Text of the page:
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Laptop Buying Guide. Part 1

Questions Asked

What kind of ports and extras do I need?

A couple of USB ports are a minimum. Most laptops now include at least two USB 3.0 ports, which are faster than the older USB 2.0 version, but only when used with compatible USB 3.0 devices, such as external hard drives. An SD card slot should be non-negotiable, as well as an HDMI video output (mini-DisplayPort is also becoming popular). Every laptop includes Wi-Fi now and will be compatible with virtually any Wi-Fi signal or router. Make sure to look for the current spec for Wi-Fi, which is 802.11ac.

The future may portend a single-cable world where everything is connected via USB-C (as in the case of the 12-inch MacBook), but that’s not common enough right now to be truly useful.

Do I need an optical drive?

The answer is almost always “no,” and nearly every laptop outside of a few 15-inch and 17-inch models now skip the optical drive. We haven’t missed it, but some people are definitely still tied to CD, DVD or Blu-ray as a storage or media playback format. Worst-case scenario: get an external drive for under Ksh 4,500.

Do I need a graphics card?

Unless you plan on playing serious PC games on your laptop (The Witcher 3, Grand Theft Auto V, and so on), you can get away with using the graphics capabilities built into laptops by default. Intel’s current version is definitely not for serious gamers, but you should be able to get away with playing casual or older games, or even some newer games if you keep the visual settings set to Low and drop the in-game resolution. That said, both desktop and laptop GPUs are more powerful than ever, and a set of top-tier Nvidia Titan X cards can drive a desktop’s price up past Ksh 850,000.

What’s better, Windows or Mac OS X?

That’s a loaded question if there ever was one. Windows users appreciate the flexibility of that operating system, allowing for extreme tweaking and personalization. It’s available on a nearly limitless variety of hardware, and with Windows 10, Microsoft hopes to correct some of the missteps and negative buzz that surrounded the all-over-the-place Windows 8.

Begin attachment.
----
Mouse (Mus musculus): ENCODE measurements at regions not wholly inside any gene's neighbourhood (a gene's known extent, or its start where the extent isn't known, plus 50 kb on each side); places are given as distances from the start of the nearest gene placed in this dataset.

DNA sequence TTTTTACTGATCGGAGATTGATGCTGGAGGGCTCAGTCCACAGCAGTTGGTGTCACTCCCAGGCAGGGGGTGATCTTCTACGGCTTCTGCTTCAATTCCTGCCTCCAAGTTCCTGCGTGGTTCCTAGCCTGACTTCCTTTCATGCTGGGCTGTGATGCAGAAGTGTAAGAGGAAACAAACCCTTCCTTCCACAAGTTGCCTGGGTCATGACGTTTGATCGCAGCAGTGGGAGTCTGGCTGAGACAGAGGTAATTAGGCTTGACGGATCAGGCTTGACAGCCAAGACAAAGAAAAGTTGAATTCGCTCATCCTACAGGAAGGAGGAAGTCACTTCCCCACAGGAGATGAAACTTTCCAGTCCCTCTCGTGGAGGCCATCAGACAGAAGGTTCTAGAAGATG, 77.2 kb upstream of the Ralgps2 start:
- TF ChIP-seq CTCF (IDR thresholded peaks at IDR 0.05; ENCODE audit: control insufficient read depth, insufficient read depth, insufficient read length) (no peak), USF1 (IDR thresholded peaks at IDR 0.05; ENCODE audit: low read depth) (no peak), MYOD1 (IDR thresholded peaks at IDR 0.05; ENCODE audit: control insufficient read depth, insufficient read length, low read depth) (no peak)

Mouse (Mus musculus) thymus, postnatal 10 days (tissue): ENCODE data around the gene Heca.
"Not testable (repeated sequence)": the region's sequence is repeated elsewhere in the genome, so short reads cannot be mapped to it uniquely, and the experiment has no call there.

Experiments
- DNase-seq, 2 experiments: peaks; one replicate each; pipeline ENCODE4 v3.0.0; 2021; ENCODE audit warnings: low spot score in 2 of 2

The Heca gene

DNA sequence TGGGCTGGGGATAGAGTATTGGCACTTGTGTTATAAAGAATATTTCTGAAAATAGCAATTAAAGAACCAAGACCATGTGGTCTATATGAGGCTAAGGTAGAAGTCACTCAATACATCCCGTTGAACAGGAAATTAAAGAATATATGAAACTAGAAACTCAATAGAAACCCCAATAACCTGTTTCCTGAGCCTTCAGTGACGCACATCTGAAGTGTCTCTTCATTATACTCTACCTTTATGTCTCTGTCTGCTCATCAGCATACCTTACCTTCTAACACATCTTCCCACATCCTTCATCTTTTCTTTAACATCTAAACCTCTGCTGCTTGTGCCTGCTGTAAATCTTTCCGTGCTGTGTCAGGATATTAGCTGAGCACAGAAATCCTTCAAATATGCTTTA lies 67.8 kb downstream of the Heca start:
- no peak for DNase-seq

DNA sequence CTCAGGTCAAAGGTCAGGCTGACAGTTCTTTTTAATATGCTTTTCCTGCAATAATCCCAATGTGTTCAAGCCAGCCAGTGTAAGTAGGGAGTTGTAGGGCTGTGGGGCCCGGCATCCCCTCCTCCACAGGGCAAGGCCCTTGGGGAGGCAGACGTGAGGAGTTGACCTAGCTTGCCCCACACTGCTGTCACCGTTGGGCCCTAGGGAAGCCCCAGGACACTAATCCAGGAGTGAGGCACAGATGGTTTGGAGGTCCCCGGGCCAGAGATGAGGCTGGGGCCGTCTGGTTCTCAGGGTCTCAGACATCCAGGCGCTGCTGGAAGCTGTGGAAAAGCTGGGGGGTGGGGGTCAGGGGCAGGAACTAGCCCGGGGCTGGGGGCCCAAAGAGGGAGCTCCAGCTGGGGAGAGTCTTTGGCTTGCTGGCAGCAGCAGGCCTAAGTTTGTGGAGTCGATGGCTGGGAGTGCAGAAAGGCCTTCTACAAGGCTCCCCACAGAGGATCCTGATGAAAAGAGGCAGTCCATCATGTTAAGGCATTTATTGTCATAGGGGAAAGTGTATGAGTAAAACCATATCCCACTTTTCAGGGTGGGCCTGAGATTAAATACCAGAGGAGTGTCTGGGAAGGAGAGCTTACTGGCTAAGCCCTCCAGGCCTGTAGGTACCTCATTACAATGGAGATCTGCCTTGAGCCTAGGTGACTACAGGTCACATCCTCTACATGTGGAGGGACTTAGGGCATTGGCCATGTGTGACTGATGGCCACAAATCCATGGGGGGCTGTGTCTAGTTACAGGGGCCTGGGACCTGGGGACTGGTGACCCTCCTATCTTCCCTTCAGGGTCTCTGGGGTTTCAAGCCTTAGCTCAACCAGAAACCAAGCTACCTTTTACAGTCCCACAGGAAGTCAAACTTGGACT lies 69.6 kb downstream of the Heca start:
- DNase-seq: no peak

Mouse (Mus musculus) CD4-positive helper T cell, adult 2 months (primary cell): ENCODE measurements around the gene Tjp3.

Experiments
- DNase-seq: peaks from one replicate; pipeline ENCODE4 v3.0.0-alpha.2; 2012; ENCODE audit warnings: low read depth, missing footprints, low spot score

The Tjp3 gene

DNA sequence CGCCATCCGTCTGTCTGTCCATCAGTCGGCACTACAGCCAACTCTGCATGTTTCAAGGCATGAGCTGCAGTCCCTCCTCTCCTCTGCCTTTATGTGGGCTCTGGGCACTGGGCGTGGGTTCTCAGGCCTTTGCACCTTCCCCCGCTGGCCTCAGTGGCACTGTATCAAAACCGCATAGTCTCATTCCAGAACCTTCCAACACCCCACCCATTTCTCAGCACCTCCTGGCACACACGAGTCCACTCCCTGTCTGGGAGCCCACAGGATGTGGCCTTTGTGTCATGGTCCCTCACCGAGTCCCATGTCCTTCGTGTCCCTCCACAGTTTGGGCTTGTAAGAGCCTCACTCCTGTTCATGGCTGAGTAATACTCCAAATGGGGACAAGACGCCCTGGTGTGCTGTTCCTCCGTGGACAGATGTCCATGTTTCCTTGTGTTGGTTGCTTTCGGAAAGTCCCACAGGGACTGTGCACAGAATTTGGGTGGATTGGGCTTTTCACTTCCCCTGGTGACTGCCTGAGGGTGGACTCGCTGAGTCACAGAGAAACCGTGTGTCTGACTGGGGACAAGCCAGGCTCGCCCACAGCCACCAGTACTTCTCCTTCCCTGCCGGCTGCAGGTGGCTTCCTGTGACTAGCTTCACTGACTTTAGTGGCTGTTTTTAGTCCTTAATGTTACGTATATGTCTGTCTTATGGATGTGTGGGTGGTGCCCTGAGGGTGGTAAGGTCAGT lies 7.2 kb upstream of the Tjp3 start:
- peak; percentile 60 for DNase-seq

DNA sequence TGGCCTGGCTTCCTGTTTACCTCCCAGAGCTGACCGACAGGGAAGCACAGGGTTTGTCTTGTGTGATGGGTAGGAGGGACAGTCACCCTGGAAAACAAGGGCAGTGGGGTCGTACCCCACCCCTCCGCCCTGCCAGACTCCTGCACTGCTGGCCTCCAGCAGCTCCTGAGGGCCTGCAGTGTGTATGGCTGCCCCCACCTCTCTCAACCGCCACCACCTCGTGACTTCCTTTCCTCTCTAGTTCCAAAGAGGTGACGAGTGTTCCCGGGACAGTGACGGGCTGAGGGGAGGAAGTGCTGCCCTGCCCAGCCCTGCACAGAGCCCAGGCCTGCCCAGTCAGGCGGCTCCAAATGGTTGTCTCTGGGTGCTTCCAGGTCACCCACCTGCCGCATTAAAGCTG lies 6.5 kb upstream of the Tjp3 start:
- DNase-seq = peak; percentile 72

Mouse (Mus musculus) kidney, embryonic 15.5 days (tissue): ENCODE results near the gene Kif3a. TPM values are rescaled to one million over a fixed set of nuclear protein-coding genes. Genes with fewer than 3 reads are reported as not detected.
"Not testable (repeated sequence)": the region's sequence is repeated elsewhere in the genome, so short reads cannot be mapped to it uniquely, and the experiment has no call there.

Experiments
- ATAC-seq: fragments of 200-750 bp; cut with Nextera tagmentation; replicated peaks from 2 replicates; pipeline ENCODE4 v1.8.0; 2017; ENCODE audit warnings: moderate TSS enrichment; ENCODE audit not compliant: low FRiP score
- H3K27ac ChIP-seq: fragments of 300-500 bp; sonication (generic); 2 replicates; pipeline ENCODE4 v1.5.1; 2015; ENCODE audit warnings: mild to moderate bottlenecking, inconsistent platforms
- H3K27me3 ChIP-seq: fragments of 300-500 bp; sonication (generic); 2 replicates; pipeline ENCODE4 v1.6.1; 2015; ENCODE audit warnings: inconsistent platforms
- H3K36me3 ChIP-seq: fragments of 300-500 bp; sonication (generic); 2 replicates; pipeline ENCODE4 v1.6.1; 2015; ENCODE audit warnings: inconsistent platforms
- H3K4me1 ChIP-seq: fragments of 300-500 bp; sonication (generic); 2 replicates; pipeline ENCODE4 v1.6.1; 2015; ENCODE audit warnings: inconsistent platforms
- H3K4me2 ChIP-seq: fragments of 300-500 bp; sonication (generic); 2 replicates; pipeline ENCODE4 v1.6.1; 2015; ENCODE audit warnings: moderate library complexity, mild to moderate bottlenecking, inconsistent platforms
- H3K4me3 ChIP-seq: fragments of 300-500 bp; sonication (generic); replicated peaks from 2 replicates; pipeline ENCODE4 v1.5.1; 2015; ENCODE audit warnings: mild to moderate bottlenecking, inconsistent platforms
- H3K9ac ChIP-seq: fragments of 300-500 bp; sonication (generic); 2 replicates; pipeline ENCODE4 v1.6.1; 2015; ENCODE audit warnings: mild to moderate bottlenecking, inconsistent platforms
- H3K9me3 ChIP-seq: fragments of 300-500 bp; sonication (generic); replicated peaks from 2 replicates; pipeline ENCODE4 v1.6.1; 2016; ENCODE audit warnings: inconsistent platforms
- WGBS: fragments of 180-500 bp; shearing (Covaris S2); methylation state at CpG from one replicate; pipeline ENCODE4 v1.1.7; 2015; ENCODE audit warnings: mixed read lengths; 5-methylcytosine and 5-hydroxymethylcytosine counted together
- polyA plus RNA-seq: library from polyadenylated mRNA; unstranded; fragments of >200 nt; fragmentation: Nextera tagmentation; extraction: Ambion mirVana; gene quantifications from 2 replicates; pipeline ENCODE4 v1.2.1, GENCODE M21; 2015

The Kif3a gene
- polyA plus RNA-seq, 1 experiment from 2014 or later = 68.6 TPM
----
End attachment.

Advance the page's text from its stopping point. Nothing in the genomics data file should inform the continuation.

The new version of OS X is called El Capitan.

Apple’s operating system, on the other hand, is available only on a handful of desktops and laptops. That said, the joint hardware/software platform makes for a much more stable/predictable overall experience, and many prefer the user-friendly OS X layout and controls. The newest major update, called OS X El Capitan, was released on September 30th of 2015.

Finally, Windows has a much larger available software library, especially when it comes to free software and games.

Should I buy now, or wait for the next update/upgrade/CPU/etc.?

That’s the million-dollar question, and it applies to nearly every technology category. Every new piece of hardware is a step closer to obsolescence with each passing day, and there’s always a new version coming at some point in the not-too-distant future. Once you accept that, it’s a lot easier to just relax and buy a product you’ll enjoy using, without succumbing to upgrade envy.

But what happens to my Windows 8 machine now that Windows 10 has been released?

It’s important to note Windows 10 was made available from July 29 as a free upgrade (for the first year of availability) to existing Windows 7, Windows 8 and Windows 8.1 users, so upgrading can be less of a hassle than in the past.

Windows 10 is a free upgrade for most.

Many PC makers are shipping new products just before the Win 10 release with Windows 8 still installed, with the expectation that buyers will download Windows 10.

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